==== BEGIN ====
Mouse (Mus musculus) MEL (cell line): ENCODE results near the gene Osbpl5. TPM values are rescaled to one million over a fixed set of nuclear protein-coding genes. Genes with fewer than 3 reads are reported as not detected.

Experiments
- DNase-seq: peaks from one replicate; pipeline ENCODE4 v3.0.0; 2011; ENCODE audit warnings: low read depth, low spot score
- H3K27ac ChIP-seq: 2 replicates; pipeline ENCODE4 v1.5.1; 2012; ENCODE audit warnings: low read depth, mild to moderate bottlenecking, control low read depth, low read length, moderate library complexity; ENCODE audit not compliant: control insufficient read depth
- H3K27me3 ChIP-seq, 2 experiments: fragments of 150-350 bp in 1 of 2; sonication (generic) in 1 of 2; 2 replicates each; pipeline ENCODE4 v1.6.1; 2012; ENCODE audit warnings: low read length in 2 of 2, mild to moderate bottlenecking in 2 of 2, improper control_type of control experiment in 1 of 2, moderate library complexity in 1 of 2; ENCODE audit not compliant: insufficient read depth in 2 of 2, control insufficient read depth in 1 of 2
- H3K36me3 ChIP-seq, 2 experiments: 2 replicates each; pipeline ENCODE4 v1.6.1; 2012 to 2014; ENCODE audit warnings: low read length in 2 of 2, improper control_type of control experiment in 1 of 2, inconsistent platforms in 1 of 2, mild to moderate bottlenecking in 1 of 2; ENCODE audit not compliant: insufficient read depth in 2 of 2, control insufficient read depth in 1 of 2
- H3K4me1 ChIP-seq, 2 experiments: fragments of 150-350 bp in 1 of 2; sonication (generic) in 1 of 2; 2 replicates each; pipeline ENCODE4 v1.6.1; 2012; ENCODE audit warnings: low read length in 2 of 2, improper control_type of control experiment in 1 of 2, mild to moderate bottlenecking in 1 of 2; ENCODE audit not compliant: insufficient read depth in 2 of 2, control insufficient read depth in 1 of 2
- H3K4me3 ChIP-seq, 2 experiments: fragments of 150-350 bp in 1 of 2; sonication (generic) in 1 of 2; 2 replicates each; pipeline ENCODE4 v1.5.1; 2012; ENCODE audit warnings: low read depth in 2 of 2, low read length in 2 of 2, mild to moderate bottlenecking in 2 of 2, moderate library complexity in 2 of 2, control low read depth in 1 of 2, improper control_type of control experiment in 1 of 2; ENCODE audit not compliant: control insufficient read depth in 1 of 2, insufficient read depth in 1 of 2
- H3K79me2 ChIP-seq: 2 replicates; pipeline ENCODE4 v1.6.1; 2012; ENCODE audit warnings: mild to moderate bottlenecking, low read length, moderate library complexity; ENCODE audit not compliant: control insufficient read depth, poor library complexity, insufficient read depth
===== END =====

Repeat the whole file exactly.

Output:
Mouse (Mus musculus) MEL (cell line): ENCODE results near the gene Osbpl5. TPM values are rescaled to one million over a fixed set of nuclear protein-coding genes. Genes with fewer than 3 reads are reported as not detected.

Experiments
- DNase-seq: peaks from one replicate; pipeline ENCODE4 v3.0.0; 2011; ENCODE audit warnings: low read depth, low spot score
- H3K27ac ChIP-seq: 2 replicates; pipeline ENCODE4 v1.5.1; 2012; ENCODE audit warnings: low read depth, mild to moderate bottlenecking, control low read depth, low read length, moderate library complexity; ENCODE audit not compliant: control insufficient read depth
- H3K27me3 ChIP-seq, 2 experiments: fragments of 150-350 bp in 1 of 2; sonication (generic) in 1 of 2; 2 replicates each; pipeline ENCODE4 v1.6.1; 2012; ENCODE audit warnings: low read length in 2 of 2, mild to moderate bottlenecking in 2 of 2, improper control_type of control experiment in 1 of 2, moderate library complexity in 1 of 2; ENCODE audit not compliant: insufficient read depth in 2 of 2, control insufficient read depth in 1 of 2
- H3K36me3 ChIP-seq, 2 experiments: 2 replicates each; pipeline ENCODE4 v1.6.1; 2012 to 2014; ENCODE audit warnings: low read length in 2 of 2, improper control_type of control experiment in 1 of 2, inconsistent platforms in 1 of 2, mild to moderate bottlenecking in 1 of 2; ENCODE audit not compliant: insufficient read depth in 2 of 2, control insufficient read depth in 1 of 2
- H3K4me1 ChIP-seq, 2 experiments: fragments of 150-350 bp in 1 of 2; sonication (generic) in 1 of 2; 2 replicates each; pipeline ENCODE4 v1.6.1; 2012; ENCODE audit warnings: low read length in 2 of 2, improper control_type of control experiment in 1 of 2, mild to moderate bottlenecking in 1 of 2; ENCODE audit not compliant: insufficient read depth in 2 of 2, control insufficient read depth in 1 of 2
- H3K4me3 ChIP-seq, 2 experiments: fragments of 150-350 bp in 1 of 2; sonication (generic) in 1 of 2; 2 replicates each; pipeline ENCODE4 v1.5.1; 2012; ENCODE audit warnings: low read depth in 2 of 2, low read length in 2 of 2, mild to moderate bottlenecking in 2 of 2, moderate library complexity in 2 of 2, control low read depth in 1 of 2, improper control_type of control experiment in 1 of 2; ENCODE audit not compliant: control insufficient read depth in 1 of 2, insufficient read depth in 1 of 2
- H3K79me2 ChIP-seq: 2 replicates; pipeline ENCODE4 v1.6.1; 2012; ENCODE audit warnings: mild to moderate bottlenecking, low read length, moderate library complexity; ENCODE audit not compliant: control insufficient read depth, poor library complexity, insufficient read depth